Rushain Abbasi is a Mellon Postdoctoral Fellow in the Humanities and Lecturer in the Department of Religious Studies at Stanford University. He received his PhD from the Department of Near Eastern Languages & Civilizations at Harvard University in 2021, where his dissertation was awarded the prestigious Alwaleed Bin Talal Prize for Best Dissertation in Islamic Studies. He formerly served as an Associate Research Scholar at the Abdullah S. Kamel Center for Islamic Law and Civilization at Yale Law School.
But how subversive can a contemporary inquiry be if it remains a paradigmatically modern- and Euro-centric affair (as the critical literature on the secular has historically been). My suggestion is that if the secular is a temporal and spatial concept emanating from the modern West (as many would agree), its “shadows” will necessarily lie elsewhere.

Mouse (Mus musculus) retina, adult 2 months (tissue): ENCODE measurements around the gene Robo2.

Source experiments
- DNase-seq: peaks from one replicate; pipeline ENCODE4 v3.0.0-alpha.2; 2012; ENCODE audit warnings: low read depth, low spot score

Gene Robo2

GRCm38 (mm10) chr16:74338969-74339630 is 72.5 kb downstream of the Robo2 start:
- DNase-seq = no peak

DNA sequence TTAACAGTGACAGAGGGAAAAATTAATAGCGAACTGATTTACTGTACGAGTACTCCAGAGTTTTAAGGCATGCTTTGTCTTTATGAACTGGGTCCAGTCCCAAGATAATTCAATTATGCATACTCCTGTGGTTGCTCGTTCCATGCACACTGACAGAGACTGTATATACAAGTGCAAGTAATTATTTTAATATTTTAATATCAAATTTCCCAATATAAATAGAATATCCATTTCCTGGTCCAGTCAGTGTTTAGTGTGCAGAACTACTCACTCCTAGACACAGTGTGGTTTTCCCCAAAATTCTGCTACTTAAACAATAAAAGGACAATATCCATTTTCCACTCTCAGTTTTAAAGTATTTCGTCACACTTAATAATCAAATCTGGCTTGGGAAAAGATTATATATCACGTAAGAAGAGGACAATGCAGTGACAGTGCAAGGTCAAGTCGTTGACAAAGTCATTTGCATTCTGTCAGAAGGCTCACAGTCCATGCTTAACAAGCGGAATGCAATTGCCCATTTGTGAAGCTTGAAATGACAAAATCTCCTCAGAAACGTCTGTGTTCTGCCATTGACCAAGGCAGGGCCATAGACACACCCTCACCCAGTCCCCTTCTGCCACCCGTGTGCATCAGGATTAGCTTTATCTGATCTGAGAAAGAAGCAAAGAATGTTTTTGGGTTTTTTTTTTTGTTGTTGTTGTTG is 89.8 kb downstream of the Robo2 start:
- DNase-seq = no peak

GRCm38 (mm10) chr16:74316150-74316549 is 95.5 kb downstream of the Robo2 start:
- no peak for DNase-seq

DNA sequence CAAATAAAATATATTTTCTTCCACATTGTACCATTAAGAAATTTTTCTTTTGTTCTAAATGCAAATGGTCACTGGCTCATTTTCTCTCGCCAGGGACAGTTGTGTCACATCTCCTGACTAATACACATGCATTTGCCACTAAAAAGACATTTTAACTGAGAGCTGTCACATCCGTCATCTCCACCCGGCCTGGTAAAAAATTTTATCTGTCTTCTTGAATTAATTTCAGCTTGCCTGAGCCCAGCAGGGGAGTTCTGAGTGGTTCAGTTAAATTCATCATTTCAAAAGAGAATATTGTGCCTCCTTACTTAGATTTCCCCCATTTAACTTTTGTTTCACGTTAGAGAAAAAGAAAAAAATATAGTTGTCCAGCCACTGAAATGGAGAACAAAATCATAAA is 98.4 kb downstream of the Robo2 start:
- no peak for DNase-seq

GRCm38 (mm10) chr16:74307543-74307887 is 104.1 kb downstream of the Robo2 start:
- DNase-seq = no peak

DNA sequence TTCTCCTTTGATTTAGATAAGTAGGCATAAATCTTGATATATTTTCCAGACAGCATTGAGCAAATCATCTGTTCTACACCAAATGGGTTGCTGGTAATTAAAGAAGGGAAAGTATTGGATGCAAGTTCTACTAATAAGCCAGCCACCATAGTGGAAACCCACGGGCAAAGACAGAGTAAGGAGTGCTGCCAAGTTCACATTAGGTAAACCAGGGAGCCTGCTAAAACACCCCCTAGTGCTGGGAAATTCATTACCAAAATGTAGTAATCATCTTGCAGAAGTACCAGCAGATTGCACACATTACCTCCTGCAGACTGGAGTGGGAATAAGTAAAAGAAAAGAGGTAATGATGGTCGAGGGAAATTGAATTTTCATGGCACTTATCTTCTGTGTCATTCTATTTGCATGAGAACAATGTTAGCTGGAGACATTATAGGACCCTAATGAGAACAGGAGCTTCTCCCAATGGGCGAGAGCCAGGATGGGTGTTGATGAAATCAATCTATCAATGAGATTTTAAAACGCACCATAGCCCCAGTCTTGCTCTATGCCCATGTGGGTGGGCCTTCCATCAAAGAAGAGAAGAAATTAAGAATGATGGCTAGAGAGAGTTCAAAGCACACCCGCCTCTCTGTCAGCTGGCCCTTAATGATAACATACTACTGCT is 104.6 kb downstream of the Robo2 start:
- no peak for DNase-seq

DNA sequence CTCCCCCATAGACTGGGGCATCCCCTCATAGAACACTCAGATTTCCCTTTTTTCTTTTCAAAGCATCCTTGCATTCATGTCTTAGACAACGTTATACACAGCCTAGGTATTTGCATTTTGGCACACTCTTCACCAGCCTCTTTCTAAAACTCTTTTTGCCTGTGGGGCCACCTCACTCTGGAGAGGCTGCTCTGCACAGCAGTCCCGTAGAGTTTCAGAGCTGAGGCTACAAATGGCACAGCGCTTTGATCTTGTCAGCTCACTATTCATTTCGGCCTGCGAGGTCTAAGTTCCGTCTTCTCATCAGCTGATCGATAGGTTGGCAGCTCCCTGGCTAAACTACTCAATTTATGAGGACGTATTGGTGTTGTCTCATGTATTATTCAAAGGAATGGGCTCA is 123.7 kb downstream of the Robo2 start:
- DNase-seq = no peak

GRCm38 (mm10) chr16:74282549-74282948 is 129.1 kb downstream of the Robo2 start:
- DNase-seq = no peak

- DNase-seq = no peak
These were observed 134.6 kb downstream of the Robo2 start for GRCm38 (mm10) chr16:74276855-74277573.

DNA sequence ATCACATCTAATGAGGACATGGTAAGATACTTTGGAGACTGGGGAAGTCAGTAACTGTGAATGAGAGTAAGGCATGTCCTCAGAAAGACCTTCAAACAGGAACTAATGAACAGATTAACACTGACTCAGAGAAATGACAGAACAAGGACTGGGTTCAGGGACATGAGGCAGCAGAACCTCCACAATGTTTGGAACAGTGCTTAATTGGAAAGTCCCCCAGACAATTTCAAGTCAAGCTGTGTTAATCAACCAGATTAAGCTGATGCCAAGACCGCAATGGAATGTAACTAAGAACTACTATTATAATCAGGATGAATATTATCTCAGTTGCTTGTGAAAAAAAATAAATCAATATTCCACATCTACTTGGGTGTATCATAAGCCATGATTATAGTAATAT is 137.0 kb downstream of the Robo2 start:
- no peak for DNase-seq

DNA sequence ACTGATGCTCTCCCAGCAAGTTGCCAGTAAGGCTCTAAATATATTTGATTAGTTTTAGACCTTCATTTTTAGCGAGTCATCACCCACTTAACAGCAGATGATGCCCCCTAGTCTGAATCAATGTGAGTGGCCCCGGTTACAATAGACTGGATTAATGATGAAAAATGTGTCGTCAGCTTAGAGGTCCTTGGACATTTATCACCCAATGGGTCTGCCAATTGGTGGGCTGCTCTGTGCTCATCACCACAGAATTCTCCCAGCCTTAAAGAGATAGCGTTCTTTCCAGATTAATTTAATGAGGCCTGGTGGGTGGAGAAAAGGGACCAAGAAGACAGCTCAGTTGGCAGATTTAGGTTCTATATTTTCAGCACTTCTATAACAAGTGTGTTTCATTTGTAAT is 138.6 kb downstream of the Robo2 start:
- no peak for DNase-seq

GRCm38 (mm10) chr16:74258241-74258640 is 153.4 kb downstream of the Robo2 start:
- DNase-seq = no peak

The idea of the modern secular presupposes the existence of a holistic premodern world in which the amorphous phenomenon of religion penetrated all realms of life. But the existence of an Islamic distinction between the religious and non-religious domains suggests otherwise: not a latent secularity, but rather a difference of an altogether different kind. But if it is not equivalent to the “secular,” then what is it?